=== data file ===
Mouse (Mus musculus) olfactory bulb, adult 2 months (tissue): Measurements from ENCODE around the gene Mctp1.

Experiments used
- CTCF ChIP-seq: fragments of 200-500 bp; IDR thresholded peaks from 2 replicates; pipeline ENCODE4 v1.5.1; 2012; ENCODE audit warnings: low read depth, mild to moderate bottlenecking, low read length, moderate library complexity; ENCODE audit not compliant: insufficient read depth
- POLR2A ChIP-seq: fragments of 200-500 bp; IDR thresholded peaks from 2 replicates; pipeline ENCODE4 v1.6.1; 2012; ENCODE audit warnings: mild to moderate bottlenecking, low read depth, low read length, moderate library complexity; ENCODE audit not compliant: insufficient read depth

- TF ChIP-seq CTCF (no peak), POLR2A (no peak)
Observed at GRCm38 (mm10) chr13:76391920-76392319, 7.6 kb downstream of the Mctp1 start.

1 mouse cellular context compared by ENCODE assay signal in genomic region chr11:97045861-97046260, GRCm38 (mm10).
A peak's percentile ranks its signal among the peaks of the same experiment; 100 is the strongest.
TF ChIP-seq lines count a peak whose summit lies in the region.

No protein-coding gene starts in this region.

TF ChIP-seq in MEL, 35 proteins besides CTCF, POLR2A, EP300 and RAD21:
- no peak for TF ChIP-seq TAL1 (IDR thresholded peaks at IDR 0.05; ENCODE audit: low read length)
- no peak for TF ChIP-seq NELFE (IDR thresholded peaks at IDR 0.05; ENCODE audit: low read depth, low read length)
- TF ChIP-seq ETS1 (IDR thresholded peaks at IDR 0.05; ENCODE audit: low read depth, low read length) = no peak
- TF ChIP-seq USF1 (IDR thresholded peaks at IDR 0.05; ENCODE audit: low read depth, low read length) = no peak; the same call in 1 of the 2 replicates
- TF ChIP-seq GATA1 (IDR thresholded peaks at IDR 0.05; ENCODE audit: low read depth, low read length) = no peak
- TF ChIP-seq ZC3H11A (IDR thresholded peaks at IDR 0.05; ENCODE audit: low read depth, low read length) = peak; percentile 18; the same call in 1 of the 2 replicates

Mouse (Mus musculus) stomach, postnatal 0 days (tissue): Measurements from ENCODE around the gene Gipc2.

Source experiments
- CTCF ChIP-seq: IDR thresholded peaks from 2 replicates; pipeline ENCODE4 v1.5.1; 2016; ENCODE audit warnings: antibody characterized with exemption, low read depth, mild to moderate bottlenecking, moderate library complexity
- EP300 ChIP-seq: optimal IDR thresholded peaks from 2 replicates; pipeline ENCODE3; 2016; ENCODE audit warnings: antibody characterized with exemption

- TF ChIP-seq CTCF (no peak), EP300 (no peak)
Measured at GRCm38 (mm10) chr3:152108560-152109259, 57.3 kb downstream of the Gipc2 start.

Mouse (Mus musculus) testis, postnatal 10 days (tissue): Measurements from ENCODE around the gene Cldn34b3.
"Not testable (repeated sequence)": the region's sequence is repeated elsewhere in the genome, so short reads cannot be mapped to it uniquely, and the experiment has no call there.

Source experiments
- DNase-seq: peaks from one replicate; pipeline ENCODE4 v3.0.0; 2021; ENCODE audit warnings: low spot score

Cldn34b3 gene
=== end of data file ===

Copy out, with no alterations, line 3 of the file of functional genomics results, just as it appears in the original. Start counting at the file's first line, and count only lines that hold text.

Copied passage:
- CTCF ChIP-seq: fragments of 200-500 bp; IDR thresholded peaks from 2 replicates; pipeline ENCODE4 v1.5.1; 2012; ENCODE audit warnings: low read depth, mild to moderate bottlenecking, low read length, moderate library complexity; ENCODE audit not compliant: insufficient read depth